And that’s the same thing in running a business. You have to know and understand economics, law, accounting, and income statements and balance sheets. That helps you understand your business. If you can’t do that, then, of course, you can’t be a contractor, either. You can’t build a building if you don’t know how to construct the building. So that’s just the nuts and bolts of running a company.
Now, lastly, I’ve talked to a lot of entrepreneurs who raised just enough money to get themselves started, but not enough to finish. So they end up having to run around raising money when they should be running their business. Because raising money is a lot of work, and if you do it before you have to start running your company, that’s fine; but raise enough money to get yourself to profitability so you don’t have to keep chasing that almighty dollar. And that’s a real key. Don’t be diluted in the fact that, “Oh, I’ll get started and then money will come rolling in.” It just doesn’t work that way.
So raise enough money to get yourself to profitability before you even start your company. And those are the basics for being a successful entrepreneur.
Rob Artigo: Obviously, the people who are taking your ZinnStarter course are people who are passionate about wanting to be the operators, owners, and innovators within a company; to create a company, to maybe build something from nothing and have a successful business. And I imagine that you run into people all the time and you see somebody who … Is it easy to tell, when you’re looking at a young person who is looking at being an entrepreneur and pursing that, whether or not they have the passion element? Because they’re obviously getting the education element by being involved with ZinnStarter and taking college classes, of course. So can you see it in them in the way that they carry themselves?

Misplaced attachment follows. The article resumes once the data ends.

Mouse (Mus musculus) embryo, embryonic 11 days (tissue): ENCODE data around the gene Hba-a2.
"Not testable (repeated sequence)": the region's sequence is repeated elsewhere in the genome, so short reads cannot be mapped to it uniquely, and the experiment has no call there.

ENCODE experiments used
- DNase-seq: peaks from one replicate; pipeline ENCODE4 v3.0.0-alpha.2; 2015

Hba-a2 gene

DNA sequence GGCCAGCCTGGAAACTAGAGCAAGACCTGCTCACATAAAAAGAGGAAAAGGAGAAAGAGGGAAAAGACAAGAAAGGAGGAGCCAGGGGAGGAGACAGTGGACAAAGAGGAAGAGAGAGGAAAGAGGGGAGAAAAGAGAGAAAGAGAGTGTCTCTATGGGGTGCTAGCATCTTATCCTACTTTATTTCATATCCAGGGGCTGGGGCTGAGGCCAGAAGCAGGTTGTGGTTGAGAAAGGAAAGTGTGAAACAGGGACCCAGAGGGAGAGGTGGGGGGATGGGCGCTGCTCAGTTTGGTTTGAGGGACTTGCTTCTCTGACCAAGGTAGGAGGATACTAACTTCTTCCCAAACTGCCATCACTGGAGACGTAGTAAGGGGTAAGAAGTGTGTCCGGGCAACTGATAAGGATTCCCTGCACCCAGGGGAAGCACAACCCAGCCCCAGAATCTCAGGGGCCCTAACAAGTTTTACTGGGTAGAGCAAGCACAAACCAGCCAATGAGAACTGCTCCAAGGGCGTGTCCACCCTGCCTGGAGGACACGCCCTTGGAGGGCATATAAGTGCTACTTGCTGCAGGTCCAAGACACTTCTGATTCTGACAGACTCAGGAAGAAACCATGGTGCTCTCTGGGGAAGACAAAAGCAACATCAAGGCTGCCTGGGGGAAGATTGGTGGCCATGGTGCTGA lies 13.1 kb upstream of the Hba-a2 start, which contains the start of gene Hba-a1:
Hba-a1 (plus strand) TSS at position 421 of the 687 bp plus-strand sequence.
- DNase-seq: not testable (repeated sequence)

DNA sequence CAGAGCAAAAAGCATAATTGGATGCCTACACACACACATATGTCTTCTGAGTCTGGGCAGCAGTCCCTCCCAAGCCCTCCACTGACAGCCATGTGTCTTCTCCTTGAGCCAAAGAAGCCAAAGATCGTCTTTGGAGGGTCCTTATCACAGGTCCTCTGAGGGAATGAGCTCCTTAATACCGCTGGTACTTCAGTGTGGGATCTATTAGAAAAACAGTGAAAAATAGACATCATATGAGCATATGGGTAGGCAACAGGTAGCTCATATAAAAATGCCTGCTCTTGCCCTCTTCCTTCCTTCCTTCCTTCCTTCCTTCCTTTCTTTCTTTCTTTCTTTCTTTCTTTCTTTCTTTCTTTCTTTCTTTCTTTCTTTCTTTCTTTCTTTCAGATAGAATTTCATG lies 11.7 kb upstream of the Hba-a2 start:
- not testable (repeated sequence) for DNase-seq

Ray Zinn: To some degree. I mean, it’s not a slam dunk. I mean, it used to be that if they were neatly dressed and had a smile on their face and their shoulders were squared up, and they just had that smile, that glimmer in their eye, that that would be all you need, but that’s a start. I mean, certainly the more neatly dressed you are, groomed, have that sparkle in your eye, that squared up shoulder, having that, “I can do it,” kind of look and mentality, that certainly would be one way to gauge a person’s entrepreneurship.
Rob Artigo: Well, Ray, really appreciate it. Another great conversation. You can reach out to Ray Zinn with your questions at toughthingsfirst.com, where you’ll find more podcasts, blogs, links to information about the book Tough Things First. Also, check out Ray’s new book, the Zen of Zinn. And also, please go to your favorite podcast source, probably the place where you are connecting with us right now, and give your rating to help us spread the word for Ray’s great podcasts. And of course, we’ll connect you to the other details, his website, and all the other contact information for him.
Rob Artigo: So look forward to the next time, Ray.
Ray Zinn: Well, thank you, Rob. This was great. I love talkin’ about entrepreneurism.